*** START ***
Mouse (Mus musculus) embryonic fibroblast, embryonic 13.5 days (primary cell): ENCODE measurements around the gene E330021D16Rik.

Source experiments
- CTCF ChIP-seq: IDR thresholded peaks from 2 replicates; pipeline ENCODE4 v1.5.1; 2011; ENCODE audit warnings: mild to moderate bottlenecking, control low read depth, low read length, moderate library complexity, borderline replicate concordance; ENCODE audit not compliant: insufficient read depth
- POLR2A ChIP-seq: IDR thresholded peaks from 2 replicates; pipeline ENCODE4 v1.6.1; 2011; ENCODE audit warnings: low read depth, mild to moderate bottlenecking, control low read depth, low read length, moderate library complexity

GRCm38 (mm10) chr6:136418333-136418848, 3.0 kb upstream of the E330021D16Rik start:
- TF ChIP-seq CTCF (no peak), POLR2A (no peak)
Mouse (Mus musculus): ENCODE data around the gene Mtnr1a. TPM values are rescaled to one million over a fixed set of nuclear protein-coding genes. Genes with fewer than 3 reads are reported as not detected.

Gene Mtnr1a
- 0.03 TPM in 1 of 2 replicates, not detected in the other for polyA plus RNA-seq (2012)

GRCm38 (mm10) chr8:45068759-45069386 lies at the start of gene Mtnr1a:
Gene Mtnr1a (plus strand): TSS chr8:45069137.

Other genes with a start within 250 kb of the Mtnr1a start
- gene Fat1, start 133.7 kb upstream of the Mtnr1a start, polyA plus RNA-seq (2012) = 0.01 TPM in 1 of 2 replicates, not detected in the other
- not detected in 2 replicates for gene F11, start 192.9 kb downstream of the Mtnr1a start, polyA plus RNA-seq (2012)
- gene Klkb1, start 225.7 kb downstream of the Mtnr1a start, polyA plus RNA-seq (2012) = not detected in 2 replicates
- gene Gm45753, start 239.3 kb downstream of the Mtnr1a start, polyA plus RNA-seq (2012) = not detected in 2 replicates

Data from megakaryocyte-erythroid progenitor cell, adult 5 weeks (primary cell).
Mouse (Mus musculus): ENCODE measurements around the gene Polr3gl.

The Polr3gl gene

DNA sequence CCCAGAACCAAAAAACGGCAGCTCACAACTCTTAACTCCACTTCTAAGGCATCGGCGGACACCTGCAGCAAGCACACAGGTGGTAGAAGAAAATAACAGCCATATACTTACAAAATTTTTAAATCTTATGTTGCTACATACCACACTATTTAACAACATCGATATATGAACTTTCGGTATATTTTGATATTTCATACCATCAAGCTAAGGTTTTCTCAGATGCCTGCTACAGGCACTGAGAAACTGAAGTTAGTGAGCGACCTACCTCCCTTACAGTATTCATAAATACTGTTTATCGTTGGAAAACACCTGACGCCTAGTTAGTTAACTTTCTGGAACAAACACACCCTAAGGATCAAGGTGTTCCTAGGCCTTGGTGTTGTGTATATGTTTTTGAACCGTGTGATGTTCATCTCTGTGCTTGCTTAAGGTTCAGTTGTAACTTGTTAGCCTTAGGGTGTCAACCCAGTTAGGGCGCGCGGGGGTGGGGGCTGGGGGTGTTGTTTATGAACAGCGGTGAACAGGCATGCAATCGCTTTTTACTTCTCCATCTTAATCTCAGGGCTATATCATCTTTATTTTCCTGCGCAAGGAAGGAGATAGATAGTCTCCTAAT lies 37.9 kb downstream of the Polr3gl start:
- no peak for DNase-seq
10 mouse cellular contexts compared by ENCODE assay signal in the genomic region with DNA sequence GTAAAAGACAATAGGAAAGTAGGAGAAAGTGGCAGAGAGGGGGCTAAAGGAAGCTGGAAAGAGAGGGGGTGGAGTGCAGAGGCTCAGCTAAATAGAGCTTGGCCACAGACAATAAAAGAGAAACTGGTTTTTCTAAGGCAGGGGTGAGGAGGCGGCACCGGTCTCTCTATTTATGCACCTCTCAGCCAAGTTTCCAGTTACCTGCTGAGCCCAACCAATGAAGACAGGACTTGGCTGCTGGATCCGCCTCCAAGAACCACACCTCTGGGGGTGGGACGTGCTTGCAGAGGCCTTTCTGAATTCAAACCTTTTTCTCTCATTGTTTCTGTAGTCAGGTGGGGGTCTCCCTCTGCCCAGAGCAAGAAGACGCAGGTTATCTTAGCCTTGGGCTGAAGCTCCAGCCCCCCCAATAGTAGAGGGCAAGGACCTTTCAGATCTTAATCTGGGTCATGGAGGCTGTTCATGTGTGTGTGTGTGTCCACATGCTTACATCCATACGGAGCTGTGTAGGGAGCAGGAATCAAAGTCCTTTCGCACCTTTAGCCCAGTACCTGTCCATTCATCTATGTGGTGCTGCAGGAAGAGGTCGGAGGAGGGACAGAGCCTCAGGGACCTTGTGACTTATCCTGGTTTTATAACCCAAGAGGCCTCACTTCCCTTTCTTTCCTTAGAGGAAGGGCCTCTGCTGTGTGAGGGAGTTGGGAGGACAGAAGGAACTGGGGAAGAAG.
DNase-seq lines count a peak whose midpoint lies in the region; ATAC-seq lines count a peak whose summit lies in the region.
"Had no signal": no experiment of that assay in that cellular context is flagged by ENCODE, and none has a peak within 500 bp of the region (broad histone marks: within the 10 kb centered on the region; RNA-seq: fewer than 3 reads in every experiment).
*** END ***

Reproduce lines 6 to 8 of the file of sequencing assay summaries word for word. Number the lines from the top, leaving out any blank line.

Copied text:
- TF ChIP-seq CTCF (no peak), POLR2A (no peak)
Mouse (Mus musculus): ENCODE data around the gene Mtnr1a. TPM values are rescaled to one million over a fixed set of nuclear protein-coding genes. Genes with fewer than 3 reads are reported as not detected.

Gene Mtnr1a